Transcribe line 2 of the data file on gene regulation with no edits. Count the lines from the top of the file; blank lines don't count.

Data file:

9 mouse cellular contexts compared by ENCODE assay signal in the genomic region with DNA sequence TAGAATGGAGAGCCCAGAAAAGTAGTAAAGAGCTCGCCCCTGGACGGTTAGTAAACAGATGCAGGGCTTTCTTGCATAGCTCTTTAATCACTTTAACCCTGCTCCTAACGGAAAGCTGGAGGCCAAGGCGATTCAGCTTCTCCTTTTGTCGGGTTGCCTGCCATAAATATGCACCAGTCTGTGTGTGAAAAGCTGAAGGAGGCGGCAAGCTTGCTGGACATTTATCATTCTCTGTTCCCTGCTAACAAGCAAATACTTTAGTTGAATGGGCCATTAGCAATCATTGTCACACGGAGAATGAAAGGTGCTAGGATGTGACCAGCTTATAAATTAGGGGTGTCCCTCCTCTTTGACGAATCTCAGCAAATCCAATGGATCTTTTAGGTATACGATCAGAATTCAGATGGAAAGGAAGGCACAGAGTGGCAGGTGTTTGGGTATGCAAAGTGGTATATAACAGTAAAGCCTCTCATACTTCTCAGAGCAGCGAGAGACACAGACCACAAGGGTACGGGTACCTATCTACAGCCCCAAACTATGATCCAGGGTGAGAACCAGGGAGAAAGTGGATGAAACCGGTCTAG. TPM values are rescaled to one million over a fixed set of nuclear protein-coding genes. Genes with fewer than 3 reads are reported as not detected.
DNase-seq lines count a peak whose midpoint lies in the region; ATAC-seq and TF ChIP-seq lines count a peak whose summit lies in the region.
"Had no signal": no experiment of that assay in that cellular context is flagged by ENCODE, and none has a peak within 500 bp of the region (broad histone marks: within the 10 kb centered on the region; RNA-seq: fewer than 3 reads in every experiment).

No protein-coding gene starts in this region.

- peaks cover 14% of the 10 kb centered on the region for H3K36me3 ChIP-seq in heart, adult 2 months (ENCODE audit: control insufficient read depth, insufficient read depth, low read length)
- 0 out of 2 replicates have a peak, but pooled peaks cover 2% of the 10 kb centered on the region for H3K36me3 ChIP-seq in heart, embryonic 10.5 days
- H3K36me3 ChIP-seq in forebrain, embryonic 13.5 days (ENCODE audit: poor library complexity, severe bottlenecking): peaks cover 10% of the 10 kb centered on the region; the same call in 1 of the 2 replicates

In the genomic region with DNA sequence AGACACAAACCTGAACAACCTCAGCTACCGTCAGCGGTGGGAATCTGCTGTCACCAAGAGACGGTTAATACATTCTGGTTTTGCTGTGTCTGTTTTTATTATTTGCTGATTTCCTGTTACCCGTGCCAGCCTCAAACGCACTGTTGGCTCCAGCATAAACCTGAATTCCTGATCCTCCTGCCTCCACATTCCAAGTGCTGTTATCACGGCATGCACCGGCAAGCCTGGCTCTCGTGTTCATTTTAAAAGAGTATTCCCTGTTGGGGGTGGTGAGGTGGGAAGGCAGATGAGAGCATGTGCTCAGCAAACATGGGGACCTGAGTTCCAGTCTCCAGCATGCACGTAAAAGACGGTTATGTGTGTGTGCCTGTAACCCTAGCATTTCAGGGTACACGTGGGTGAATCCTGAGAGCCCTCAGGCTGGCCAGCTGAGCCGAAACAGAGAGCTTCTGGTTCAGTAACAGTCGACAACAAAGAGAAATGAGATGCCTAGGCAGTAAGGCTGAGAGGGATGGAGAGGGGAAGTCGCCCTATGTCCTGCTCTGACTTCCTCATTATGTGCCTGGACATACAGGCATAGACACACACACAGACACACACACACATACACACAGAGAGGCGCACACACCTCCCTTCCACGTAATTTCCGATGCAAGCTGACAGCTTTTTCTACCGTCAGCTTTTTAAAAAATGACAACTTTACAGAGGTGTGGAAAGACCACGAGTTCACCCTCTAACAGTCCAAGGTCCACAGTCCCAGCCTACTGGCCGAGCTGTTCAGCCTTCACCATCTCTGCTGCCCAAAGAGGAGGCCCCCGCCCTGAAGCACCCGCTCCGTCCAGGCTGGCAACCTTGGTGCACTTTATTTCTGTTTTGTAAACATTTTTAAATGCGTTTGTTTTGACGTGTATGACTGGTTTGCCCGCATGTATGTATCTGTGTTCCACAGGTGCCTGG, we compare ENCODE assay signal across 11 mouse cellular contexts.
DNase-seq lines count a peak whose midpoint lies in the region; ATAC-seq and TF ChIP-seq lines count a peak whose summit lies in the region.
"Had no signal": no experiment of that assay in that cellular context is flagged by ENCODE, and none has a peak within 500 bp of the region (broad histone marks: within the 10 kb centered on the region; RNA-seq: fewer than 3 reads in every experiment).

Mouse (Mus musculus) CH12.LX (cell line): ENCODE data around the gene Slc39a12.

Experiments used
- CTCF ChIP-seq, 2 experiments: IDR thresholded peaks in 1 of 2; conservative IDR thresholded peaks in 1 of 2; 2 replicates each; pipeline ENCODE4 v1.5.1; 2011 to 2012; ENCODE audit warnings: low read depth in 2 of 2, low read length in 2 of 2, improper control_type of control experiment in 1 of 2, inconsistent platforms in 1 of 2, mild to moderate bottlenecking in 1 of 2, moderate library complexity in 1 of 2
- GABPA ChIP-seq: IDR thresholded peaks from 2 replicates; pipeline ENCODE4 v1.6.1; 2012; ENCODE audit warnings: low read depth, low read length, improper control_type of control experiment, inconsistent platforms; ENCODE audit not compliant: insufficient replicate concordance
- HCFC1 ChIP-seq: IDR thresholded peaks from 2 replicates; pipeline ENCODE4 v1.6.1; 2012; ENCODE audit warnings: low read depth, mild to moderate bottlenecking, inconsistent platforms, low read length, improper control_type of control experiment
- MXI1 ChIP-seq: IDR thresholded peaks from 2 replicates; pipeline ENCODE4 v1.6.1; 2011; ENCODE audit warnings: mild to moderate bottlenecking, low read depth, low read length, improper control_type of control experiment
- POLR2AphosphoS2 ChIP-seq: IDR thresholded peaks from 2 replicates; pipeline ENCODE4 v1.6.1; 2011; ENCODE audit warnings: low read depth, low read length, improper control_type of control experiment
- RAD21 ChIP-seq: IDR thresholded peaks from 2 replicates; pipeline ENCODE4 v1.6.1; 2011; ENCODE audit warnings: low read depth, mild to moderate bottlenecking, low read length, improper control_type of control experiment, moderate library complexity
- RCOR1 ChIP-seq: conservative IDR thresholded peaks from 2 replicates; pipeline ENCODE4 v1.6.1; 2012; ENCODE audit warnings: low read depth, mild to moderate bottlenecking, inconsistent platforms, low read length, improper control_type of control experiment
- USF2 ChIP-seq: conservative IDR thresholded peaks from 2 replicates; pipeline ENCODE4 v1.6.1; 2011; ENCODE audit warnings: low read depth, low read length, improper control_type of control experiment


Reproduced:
DNase-seq lines count a peak whose midpoint lies in the region; ATAC-seq and TF ChIP-seq lines count a peak whose summit lies in the region.